# Performance Profiling

## Flame Graph Profiling

FlameGraph is a great tool for generating interactive flamegraphs based collected profiling data. The github page has thorough documentation on how to use the tool, but an overview is presented below:

First, install perf, which on Linux can be done via:

sudo apt-get install linux-tools-common linux-tools-generic linux-tools-uname -r


Tip: If you're on Windows using WSL2 with Ubuntu 20.04, you may find that the above fails with this error message:

E: Unable to locate package linux-tools-4.19.104-microsoft-standard
E: Couldn't find any package by glob 'linux-tools-4.19.104-microsoft-standard'
E: Couldn't find any package by regex 'linux-tools-4.19.104-microsoft-standard'


You may have luck building and installing perf yourself using Microsoft's WSL2 Linux Kernel sources. At the time of writing, this doesn't work with the master branch because the perf build appears to be broken with newer versions of glibc. Instead, we can use the linux-msft-wsl-5.10.16.3 tag:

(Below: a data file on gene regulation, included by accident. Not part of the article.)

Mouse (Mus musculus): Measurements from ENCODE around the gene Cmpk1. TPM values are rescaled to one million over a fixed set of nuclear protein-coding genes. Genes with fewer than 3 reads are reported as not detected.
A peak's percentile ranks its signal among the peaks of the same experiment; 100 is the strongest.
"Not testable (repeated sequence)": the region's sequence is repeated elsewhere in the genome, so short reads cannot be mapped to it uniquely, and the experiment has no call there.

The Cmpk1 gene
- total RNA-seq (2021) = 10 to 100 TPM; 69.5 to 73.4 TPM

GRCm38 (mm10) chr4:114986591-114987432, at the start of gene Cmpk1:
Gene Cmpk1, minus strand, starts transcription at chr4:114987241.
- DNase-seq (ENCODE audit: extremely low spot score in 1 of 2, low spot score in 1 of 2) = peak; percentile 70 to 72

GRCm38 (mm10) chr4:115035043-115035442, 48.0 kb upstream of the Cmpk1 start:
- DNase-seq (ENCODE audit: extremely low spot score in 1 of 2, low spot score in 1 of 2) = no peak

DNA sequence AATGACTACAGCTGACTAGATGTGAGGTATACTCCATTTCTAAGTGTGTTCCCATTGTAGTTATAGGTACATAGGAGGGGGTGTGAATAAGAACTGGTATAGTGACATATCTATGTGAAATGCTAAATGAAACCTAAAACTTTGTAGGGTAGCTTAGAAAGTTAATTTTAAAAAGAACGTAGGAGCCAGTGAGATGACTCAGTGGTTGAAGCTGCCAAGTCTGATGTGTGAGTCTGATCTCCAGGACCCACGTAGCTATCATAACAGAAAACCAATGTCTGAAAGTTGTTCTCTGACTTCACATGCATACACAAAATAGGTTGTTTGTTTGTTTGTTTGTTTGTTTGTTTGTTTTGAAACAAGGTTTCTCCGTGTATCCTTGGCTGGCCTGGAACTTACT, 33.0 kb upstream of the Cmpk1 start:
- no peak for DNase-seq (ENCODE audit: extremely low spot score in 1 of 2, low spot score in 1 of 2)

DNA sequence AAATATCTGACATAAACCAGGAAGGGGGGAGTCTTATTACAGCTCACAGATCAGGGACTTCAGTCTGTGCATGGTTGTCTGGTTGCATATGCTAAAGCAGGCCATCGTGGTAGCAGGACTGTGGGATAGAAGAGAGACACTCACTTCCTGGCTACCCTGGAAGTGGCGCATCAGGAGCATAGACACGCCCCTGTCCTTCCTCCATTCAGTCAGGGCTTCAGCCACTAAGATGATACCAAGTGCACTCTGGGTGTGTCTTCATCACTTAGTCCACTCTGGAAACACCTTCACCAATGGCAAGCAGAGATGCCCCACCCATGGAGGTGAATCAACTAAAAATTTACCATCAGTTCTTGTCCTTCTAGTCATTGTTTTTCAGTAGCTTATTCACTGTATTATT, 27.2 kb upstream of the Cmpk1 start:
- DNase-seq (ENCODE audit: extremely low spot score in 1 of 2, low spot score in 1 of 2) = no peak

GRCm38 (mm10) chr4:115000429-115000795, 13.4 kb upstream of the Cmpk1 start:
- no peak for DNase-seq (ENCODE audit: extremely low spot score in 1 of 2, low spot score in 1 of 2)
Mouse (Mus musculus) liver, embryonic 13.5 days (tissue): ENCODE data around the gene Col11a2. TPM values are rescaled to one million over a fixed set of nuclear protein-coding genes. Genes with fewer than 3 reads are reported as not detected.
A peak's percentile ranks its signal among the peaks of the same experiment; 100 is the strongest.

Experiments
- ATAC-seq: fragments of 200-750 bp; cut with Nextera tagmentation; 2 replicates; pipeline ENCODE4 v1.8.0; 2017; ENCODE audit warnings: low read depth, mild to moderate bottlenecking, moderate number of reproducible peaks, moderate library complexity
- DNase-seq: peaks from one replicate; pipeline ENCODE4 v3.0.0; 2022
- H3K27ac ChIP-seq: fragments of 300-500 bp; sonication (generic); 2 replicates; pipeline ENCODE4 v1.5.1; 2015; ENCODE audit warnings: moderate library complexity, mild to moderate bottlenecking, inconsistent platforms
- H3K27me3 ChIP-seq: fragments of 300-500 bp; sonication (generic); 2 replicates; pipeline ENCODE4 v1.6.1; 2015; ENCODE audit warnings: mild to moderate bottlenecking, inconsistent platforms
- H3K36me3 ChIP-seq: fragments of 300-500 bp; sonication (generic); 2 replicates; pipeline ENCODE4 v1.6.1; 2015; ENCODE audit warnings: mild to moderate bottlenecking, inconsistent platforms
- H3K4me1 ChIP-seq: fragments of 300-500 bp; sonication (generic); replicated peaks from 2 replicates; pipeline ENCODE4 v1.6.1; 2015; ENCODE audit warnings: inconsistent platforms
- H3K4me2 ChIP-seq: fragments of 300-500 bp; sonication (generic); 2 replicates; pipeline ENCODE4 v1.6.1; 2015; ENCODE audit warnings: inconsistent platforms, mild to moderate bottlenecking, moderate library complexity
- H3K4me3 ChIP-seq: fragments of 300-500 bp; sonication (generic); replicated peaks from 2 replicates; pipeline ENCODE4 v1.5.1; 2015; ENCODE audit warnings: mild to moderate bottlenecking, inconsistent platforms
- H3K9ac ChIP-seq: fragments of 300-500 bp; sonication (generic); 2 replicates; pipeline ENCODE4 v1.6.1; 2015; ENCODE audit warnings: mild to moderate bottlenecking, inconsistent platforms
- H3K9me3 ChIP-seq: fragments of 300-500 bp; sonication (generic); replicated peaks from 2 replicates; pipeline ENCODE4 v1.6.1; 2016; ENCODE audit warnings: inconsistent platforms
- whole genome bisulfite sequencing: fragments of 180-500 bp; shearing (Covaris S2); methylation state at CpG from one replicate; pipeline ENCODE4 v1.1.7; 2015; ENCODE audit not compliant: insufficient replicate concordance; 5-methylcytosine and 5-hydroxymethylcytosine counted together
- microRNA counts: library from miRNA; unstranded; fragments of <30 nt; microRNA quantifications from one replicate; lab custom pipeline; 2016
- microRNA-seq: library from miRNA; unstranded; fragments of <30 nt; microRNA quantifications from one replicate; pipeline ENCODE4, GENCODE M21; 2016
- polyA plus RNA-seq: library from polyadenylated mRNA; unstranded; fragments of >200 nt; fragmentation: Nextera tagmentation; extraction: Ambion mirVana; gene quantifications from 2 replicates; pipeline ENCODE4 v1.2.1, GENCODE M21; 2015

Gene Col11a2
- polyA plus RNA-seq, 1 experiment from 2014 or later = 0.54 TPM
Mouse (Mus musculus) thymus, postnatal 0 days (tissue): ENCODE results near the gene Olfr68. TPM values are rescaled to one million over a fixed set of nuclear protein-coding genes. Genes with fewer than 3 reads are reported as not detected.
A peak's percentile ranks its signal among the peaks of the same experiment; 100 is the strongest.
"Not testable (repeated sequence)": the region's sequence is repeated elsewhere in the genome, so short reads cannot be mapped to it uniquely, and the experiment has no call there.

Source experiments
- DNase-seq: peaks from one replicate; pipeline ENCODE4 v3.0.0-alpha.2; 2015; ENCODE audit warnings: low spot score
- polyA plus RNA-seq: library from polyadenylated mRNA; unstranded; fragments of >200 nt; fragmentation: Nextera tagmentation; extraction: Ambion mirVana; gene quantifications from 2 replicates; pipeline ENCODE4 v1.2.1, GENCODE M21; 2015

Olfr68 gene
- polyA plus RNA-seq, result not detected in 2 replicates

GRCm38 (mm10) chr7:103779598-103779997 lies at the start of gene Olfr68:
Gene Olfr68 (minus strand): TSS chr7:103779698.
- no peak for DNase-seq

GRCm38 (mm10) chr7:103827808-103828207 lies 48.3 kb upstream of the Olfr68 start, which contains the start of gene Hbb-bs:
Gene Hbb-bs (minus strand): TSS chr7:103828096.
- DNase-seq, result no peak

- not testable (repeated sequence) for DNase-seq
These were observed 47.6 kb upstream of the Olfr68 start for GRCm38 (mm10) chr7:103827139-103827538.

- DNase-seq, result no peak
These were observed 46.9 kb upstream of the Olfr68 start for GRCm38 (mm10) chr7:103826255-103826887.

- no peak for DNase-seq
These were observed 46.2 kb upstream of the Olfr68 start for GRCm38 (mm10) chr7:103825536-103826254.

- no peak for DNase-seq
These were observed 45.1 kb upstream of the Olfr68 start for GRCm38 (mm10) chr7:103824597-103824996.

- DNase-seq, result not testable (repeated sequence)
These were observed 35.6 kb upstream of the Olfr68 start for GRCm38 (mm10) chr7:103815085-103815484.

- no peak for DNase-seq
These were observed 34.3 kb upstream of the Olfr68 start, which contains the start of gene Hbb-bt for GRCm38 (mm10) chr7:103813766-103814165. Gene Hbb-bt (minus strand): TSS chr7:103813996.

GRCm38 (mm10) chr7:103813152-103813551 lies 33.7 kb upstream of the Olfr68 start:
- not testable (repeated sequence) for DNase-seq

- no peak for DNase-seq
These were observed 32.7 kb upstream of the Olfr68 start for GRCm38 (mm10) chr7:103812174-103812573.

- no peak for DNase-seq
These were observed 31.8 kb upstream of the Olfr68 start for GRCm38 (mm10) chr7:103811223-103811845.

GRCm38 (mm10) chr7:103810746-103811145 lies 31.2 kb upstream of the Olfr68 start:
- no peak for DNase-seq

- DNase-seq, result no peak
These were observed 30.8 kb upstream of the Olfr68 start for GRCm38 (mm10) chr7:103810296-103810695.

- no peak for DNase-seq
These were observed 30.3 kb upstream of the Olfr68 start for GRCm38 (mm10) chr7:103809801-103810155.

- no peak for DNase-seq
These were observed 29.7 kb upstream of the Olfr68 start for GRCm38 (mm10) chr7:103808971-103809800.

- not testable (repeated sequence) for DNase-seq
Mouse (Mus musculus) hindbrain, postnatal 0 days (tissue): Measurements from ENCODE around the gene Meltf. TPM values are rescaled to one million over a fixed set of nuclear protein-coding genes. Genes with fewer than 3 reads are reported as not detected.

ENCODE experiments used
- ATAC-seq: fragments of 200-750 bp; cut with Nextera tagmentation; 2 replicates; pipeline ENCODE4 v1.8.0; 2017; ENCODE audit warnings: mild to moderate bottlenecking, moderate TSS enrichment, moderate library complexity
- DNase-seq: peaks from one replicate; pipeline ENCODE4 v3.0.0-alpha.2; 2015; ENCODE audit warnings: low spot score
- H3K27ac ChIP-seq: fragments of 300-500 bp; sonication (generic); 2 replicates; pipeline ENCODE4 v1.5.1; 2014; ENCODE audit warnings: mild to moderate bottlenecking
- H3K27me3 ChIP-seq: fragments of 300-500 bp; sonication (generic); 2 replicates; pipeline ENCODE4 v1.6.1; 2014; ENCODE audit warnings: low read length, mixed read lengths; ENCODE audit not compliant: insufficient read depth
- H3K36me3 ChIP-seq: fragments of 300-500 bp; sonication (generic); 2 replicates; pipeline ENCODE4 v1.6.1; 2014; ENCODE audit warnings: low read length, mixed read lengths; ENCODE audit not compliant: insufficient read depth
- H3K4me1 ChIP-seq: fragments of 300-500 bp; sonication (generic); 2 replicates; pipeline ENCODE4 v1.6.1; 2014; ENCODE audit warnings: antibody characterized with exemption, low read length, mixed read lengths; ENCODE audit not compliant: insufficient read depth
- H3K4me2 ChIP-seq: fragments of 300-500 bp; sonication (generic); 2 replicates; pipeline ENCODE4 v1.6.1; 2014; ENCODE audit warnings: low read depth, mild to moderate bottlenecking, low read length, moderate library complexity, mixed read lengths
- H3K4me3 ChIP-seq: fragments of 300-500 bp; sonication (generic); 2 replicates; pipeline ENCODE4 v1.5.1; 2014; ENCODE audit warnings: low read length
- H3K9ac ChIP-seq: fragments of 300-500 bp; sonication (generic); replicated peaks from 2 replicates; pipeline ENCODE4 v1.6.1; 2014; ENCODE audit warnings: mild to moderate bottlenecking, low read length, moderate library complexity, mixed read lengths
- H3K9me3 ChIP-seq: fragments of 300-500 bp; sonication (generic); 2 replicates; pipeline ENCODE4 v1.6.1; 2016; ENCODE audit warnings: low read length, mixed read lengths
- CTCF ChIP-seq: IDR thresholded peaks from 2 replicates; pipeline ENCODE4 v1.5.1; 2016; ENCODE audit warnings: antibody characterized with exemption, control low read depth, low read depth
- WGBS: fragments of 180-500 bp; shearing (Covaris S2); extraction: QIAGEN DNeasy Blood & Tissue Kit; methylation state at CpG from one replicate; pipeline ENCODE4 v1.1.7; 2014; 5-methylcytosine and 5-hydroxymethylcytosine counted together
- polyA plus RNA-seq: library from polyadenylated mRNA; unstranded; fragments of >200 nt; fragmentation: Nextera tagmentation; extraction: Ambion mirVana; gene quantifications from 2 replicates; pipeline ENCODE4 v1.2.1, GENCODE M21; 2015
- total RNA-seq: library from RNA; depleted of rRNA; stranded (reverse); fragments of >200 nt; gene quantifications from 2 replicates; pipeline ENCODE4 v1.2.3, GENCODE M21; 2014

sudo apt install flex bison
git clone https://github.com/microsoft/WSL2-Linux-Kernel --depth 1 --branch linux-msft-wsl-5.10.16.3
cd WSL2-Linux-Kernel/tools/perf
make -j8
sudo cp perf /usr/local/bin


Technique courtesy of: https://gist.github.com/abel0b/b1881e41b9e1c4b16d84e5e083c38a13

Modify the system settings to allow perf record to be run by a standard user:

sudo su     # Run the following as root
cat /proc/sys/kernel/perf_event_paranoid
echo "1" > /proc/sys/kernel/perf_event_paranoid
exit


Invoke clamscan via perf record as follows, and run perf script to collect the profiling data. Note that in this example, ClamAV was compiled in a build subdirectory and installed to build/install:

perf record -F 100 -g -- ./install/bin/clamscan -d ./unit_tests/clamav.hdb --allmatch ./test/
perf script > /tmp/out.perf